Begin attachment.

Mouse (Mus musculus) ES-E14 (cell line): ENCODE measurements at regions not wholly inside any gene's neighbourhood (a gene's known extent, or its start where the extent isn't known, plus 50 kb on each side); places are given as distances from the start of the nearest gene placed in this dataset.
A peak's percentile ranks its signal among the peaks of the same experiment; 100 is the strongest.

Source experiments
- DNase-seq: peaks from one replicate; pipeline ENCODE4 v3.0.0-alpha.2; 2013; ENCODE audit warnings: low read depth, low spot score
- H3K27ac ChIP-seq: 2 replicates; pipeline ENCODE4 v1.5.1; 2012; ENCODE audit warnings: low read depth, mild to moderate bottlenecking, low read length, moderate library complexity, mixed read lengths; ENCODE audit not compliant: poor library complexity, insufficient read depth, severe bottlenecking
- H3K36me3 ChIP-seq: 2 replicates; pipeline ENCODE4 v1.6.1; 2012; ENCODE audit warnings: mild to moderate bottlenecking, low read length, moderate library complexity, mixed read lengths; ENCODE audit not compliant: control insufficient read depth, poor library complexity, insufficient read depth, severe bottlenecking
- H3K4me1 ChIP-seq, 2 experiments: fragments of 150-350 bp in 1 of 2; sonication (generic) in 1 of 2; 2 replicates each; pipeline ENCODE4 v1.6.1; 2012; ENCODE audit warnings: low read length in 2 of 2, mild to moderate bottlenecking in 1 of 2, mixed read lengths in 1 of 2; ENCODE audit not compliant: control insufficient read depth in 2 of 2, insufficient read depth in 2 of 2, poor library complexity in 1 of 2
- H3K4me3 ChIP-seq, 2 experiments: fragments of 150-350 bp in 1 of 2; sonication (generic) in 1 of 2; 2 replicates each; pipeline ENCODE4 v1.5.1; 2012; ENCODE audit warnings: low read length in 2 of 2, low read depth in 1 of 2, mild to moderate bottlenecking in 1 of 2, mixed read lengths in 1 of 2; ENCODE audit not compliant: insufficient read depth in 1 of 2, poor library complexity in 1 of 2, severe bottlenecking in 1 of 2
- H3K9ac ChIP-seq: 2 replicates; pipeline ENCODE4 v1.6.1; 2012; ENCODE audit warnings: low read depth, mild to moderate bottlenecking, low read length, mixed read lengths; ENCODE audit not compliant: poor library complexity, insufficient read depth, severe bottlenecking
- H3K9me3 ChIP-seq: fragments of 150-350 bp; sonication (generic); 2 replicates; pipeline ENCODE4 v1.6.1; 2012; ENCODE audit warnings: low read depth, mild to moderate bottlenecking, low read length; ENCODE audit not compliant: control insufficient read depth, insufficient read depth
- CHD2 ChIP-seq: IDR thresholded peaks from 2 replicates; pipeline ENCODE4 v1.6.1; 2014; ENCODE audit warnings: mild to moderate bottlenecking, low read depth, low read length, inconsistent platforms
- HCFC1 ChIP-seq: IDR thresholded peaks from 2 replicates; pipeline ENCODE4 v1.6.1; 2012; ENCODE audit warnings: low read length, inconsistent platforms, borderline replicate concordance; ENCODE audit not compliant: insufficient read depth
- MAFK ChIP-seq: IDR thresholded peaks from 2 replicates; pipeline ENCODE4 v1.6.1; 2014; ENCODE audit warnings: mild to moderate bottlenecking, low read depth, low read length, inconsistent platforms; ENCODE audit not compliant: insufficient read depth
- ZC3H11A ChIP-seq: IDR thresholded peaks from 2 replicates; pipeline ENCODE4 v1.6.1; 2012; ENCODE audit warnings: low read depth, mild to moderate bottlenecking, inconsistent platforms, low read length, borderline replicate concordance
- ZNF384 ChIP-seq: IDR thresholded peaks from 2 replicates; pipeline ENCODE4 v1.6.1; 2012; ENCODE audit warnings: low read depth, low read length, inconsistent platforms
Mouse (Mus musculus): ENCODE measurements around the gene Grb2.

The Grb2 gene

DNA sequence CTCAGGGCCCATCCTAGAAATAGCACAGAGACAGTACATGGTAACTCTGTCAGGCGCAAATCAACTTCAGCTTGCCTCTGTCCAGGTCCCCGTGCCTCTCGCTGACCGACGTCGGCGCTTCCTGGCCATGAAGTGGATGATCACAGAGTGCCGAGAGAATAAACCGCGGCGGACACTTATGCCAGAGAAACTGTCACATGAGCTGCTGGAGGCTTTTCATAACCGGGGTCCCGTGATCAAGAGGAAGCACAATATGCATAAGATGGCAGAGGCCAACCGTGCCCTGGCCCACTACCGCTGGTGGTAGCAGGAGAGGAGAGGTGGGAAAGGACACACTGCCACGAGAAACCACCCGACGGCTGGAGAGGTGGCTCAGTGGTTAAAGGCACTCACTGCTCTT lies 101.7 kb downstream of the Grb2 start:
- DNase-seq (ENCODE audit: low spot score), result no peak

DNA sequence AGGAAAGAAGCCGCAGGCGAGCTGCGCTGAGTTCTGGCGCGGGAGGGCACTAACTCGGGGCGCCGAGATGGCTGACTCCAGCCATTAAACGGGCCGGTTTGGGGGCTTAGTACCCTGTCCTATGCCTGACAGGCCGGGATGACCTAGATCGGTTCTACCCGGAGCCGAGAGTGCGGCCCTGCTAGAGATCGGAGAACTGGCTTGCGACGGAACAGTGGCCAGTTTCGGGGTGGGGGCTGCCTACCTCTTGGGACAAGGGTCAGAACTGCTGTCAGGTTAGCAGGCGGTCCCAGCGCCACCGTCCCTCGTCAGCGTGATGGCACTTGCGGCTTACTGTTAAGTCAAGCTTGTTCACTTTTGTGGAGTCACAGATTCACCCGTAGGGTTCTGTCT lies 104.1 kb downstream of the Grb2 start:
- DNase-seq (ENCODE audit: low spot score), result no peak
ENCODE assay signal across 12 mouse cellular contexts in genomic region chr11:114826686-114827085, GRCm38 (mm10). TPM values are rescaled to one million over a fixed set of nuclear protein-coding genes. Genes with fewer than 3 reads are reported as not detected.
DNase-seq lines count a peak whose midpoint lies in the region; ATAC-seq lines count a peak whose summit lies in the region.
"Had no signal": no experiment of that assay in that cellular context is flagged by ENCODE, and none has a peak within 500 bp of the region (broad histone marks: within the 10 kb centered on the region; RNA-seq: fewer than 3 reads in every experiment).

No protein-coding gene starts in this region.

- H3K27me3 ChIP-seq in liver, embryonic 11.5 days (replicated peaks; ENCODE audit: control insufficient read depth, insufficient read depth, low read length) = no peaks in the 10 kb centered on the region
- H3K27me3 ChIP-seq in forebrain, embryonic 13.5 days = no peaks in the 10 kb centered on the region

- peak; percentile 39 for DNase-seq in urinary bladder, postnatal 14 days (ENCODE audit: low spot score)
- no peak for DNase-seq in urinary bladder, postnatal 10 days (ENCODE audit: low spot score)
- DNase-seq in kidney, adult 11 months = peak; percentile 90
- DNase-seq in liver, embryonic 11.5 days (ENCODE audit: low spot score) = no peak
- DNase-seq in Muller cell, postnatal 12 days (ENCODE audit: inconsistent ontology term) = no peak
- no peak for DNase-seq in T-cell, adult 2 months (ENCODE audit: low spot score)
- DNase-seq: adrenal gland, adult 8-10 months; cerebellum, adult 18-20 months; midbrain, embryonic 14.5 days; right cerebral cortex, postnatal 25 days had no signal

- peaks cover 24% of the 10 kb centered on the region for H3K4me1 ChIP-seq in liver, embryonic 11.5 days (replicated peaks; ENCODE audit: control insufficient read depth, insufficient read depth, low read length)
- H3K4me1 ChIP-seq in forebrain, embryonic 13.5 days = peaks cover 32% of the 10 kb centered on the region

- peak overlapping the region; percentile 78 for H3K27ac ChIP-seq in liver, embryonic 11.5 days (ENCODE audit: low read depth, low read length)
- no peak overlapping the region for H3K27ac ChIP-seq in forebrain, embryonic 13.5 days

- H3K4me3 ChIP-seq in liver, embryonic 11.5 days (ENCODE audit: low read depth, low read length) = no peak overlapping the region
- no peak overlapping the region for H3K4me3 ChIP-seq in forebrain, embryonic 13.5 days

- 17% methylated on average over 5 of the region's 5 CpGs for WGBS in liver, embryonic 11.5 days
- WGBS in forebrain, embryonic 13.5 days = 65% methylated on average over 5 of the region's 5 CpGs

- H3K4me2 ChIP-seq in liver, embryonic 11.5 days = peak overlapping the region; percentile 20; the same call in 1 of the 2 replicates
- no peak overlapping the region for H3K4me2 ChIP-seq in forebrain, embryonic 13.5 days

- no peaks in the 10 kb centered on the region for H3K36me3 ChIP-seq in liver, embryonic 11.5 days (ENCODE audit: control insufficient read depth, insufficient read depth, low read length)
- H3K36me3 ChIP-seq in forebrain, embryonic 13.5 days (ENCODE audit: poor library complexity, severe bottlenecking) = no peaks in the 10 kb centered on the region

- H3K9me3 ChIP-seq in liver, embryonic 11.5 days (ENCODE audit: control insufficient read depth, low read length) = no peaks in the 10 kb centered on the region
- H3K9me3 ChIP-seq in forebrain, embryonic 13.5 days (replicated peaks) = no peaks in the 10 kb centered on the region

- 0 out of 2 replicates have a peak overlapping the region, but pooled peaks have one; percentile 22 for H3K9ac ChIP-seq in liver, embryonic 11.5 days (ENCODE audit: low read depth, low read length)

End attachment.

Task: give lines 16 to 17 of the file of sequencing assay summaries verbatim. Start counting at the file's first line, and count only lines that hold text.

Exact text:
Mouse (Mus musculus): ENCODE measurements around the gene Grb2.

The Grb2 gene